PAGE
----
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Premier Chen comes to Perng's defense on exchange rate

Premier Sean Chen yesterday gave its resounding support for the central bank's exchange rate policy, which he said should be based on a range of factors, not just on the interests of one particular industry.

He made the remarks in response to Morris Chang, chairman and CEO of Taiwan Semiconductor Manufacturing Co., who again criticized Perng Fai-nan, governor of the Central Bank of the Republic of China, for widening the exchange rate difference between the New Taiwan dollar and the won, the currency of South Korea, Taiwan's major competitor.

During a forum Thursday between Chang and a Nobel Prize winner, the tech guru chastised Perng and the central bank for their exchange rate policy. Chang has been criticizing the central bank chief almost on a yearly basis since 2009.

With graphs and charts in his hands, Chang said that since Dec. 31, 2007, the New Taiwan dollar has risen 9.9 percent, while the Korean won has dropped 17.9 percent. This, according to Chang, has added 30 percent to the cost of exporting Taiwan products compared to South Korean exports.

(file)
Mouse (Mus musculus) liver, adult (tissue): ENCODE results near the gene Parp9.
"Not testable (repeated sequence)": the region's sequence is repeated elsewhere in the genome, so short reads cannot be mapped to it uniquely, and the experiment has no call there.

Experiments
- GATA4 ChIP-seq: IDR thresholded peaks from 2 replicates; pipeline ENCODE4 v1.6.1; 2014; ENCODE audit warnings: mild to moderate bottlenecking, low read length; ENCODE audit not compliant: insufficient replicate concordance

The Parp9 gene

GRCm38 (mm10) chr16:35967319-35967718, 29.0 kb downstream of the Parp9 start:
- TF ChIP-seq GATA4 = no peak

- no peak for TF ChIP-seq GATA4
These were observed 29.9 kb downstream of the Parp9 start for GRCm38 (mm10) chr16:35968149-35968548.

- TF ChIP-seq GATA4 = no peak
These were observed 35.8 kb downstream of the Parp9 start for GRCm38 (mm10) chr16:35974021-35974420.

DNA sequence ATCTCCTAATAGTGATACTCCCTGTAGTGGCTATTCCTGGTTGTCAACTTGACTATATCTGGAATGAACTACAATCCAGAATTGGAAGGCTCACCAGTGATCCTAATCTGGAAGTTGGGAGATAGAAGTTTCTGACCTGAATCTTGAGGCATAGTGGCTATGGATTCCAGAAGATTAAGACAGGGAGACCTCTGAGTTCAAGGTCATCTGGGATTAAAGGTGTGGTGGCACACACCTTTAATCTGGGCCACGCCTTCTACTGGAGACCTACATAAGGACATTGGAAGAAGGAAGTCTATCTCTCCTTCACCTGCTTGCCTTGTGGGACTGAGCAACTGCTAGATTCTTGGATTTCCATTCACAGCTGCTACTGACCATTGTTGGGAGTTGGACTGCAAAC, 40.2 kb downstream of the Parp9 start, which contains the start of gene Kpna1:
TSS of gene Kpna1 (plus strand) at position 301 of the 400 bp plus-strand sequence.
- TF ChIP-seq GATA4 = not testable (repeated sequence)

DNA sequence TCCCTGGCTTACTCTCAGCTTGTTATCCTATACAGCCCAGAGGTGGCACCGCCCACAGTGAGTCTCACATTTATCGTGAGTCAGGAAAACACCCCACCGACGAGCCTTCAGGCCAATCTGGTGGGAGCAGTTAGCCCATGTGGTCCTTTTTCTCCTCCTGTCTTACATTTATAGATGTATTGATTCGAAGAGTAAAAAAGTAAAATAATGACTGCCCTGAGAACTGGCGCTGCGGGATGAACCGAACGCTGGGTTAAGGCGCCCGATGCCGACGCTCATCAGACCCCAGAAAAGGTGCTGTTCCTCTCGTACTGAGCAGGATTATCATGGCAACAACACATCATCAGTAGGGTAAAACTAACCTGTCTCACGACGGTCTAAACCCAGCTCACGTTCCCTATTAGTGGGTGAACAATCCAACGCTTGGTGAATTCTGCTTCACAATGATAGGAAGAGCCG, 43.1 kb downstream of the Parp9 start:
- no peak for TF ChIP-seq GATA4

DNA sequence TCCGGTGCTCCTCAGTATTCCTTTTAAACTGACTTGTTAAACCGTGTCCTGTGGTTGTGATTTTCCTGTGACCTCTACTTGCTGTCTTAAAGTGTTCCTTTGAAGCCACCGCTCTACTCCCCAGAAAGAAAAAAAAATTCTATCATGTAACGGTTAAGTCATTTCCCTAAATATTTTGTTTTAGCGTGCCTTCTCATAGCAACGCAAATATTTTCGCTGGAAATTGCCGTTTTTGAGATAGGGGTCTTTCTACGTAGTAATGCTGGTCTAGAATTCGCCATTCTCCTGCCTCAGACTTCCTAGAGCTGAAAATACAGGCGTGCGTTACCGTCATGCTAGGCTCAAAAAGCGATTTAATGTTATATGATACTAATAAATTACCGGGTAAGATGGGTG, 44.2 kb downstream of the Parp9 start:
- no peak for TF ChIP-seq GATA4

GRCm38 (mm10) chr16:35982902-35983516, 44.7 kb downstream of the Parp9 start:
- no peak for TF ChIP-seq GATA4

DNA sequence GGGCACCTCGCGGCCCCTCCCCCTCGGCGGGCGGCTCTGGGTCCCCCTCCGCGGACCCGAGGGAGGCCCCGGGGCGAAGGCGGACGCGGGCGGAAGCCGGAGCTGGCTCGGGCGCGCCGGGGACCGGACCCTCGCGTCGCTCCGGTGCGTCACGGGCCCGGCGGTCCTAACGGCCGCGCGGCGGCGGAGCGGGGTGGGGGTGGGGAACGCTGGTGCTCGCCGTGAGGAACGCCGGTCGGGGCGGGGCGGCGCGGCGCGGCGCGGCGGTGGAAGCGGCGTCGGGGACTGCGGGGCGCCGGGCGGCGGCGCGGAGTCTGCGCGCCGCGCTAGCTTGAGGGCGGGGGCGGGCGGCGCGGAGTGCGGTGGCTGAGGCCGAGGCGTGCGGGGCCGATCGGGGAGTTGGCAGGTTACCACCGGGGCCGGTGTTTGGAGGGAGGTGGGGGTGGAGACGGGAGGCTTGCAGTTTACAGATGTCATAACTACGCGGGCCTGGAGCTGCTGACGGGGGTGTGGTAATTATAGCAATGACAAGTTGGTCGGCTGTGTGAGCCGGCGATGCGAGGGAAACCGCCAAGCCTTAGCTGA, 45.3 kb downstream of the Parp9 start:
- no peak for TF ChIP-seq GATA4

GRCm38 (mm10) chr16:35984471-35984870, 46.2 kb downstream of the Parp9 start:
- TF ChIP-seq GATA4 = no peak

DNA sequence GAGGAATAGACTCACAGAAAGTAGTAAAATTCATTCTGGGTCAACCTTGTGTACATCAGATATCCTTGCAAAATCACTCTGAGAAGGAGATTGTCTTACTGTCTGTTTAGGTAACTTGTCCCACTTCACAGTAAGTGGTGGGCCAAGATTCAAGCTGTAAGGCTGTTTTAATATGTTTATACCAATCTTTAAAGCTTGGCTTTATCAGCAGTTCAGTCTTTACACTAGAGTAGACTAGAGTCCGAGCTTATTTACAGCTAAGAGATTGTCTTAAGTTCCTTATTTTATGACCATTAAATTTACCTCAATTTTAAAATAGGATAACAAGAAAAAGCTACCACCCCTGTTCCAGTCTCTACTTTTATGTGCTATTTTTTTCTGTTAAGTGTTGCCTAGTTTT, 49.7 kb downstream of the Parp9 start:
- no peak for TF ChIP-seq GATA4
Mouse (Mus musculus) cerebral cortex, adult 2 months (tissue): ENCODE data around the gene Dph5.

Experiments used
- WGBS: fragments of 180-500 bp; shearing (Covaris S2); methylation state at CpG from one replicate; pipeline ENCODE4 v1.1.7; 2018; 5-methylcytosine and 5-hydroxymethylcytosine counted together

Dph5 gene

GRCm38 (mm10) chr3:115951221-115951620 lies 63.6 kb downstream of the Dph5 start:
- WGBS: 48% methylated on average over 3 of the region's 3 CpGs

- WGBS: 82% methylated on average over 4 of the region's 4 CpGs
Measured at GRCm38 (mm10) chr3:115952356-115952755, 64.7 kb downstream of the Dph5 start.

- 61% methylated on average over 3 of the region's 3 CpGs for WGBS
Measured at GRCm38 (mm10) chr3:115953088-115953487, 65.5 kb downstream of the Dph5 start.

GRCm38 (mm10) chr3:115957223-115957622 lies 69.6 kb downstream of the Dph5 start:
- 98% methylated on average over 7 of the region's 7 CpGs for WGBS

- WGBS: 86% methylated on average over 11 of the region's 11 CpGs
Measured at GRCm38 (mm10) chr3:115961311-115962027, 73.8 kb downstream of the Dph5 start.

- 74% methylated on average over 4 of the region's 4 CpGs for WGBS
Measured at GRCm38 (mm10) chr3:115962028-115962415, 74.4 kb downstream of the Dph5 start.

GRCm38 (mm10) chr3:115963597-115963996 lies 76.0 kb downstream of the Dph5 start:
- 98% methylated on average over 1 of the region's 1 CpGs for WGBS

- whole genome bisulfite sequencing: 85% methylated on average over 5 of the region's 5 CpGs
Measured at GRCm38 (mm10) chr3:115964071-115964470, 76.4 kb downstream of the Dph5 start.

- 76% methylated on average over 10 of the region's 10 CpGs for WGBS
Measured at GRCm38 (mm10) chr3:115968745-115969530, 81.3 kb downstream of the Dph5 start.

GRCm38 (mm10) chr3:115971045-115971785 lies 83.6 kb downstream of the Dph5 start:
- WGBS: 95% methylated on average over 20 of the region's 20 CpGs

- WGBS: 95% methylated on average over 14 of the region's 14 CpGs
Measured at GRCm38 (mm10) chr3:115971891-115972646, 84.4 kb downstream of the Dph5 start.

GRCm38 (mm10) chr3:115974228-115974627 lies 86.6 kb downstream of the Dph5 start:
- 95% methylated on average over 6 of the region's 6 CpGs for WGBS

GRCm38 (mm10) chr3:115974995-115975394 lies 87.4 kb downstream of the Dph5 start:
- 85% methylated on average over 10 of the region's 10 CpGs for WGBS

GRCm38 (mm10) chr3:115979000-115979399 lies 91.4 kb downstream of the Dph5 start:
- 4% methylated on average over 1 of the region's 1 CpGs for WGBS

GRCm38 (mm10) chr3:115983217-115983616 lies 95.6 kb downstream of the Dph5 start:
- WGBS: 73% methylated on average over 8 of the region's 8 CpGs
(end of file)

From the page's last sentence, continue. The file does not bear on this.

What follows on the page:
“If you have a CEO at a private company who makes cost 30 percent higher for five years in a row, he'd be fired already,” Chang said.

Chang's concerns are shared by many of Taiwan's high-tech firms, many of which have reported third quarter exchange rate losses in the midst of a sharp surge of the New Taiwan dollar. The currency yesterday closed at NT$29.3, weakening NT$0.02, on trade volume of US$565 million.

Among those firms are Acer, Largan and Orise Tech. Yet yesterday, Premier Chen came to Perng's defense.

“The formulation of exchange rate policy is based a consideration of a variety of factors. For example, a currency depreciation may lead to inflation,” Chen said.

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